When will I have a position check? What happens at the position check? What are the possible outcomes of a position check?
What is a position check?
As the name suggests, during this check we look at how the baby is positioned in the womb by performing an ultrasound. Prior to the birth we would like to know whether the baby is positioned head down or buttocks down. As the buttocks down position will have consequences for the birth. An ultrasound will provide an answer during your pregnancy and allows you time to consider how you would like to give birth. Midwives will always check your belly during pregnancy and try to determine the position of the baby. However, this is subject to human error and it can be difficult to feel the baby’s position this way. This is why we perform a position check on all clients, even when we are already pretty certain about the baby’s position.
When to have a position check
It is best to schedule a position check between 35 and 36 weeks of pregnancy, because this is the period when babies usually cease turning spontaneously. Around 30 weeks, 25% of babies are breech, i.e. with the buttocks down. Around 35-36 weeks, 3% of babies remain breech. So many babies will return to the cephalic position (head down) before 35 weeks without intervention. So performing a position check much earlier than 35 weeks has little use. After 36 weeks, approx. 10% of breech babies will still turn by themselves, reducing chances even more.
Breech, what now?
When the baby appears breech around 35 weeks, several options will be discussed with you. The first option is to schedule an external version. During an external version, we attempt to manually turn the baby from breech to the cephalic position. However, this is not always successful. If this is your first pregnancy, the success rate lies between 30 and 40%. With a subsequent pregnancy, this lies between 60 and 70%. To have an external version, we will refer you to Focus. You may come across 3 of our Breedstraat midwives at Focus, as they are also external version experts.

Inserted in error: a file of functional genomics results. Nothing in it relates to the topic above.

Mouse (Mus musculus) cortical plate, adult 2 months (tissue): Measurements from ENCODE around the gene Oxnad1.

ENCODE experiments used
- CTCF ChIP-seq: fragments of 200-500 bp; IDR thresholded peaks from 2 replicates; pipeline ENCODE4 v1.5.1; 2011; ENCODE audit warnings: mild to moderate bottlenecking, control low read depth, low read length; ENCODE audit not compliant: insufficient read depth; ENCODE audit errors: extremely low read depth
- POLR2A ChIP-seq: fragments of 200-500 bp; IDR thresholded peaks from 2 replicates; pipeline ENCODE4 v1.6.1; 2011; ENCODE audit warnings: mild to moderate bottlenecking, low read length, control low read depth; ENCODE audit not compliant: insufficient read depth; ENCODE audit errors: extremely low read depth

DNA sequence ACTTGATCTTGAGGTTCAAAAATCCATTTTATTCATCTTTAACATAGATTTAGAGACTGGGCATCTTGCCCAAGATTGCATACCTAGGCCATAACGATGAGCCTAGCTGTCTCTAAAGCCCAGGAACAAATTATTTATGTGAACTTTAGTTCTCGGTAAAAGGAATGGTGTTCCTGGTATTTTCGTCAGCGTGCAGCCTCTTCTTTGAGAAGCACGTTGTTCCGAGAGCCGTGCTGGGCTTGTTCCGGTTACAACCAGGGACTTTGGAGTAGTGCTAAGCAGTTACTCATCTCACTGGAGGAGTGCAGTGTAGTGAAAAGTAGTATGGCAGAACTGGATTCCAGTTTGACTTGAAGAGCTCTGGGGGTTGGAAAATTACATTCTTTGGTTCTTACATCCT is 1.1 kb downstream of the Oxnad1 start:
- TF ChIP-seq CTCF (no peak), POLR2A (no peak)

An external version poses little risk. There is a 5-7% chance that the procedure will affect the baby’s heartbeat; the heart rate will then lower. This effect is usually temporary. In 2 in 1000 cases, the heartbeat does not go back to normal and an emergency caesarean is required.
If the external version procedure is unsuccessful or you do not wish to have one, we will refer you to the gynaecologist. We do this because a breech birth poses a higher risk than a cephalic position birth (head down). There is an increased chance that a caesarean section will be needed, it is also more likely that the baby needs admitting to a paediatric ward after the birth. You can of course choose a caesarean section as your first option if the baby is breech. However, this choice carries an increased risk to the mother and any subsequent pregnancies.
Do you have questions about the position check or want to know when to book? Please contact midwifery practice Breedstraat! Use our simple registration form to register at our practice: Go to the registration form.